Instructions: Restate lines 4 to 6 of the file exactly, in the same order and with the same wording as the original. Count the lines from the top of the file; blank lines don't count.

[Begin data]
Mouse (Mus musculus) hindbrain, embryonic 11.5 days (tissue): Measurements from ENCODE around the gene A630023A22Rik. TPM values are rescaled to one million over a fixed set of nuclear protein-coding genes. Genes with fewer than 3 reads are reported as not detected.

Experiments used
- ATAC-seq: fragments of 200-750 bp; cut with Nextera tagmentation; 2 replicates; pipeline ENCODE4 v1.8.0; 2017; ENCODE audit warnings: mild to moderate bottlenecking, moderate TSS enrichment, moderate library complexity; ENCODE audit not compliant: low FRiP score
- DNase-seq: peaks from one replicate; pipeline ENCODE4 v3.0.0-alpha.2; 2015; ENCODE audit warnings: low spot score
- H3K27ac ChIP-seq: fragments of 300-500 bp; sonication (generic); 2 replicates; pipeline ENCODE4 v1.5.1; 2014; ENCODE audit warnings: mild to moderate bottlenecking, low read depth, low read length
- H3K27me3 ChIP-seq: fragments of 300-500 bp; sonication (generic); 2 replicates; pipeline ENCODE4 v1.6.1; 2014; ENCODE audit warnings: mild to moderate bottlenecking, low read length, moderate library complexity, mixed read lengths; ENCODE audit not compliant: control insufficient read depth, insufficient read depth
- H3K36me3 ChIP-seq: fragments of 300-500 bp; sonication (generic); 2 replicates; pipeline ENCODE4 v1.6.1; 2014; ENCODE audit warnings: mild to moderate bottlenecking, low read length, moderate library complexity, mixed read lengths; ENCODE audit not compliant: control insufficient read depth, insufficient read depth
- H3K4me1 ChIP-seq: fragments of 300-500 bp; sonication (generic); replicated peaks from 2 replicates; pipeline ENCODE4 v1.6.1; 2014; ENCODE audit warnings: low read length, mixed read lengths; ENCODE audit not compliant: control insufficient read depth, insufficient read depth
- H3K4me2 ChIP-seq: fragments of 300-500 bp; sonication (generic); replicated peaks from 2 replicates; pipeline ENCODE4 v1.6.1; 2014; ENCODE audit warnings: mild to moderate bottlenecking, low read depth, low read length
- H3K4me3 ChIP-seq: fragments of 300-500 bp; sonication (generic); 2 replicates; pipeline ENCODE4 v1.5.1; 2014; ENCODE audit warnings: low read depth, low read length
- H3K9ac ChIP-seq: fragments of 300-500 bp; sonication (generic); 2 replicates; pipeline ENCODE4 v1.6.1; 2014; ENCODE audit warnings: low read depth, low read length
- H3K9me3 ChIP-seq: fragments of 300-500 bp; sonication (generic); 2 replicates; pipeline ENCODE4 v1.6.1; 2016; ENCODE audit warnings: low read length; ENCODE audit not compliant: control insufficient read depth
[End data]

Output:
- DNase-seq: peaks from one replicate; pipeline ENCODE4 v3.0.0-alpha.2; 2015; ENCODE audit warnings: low spot score
- H3K27ac ChIP-seq: fragments of 300-500 bp; sonication (generic); 2 replicates; pipeline ENCODE4 v1.5.1; 2014; ENCODE audit warnings: mild to moderate bottlenecking, low read depth, low read length
- H3K27me3 ChIP-seq: fragments of 300-500 bp; sonication (generic); 2 replicates; pipeline ENCODE4 v1.6.1; 2014; ENCODE audit warnings: mild to moderate bottlenecking, low read length, moderate library complexity, mixed read lengths; ENCODE audit not compliant: control insufficient read depth, insufficient read depth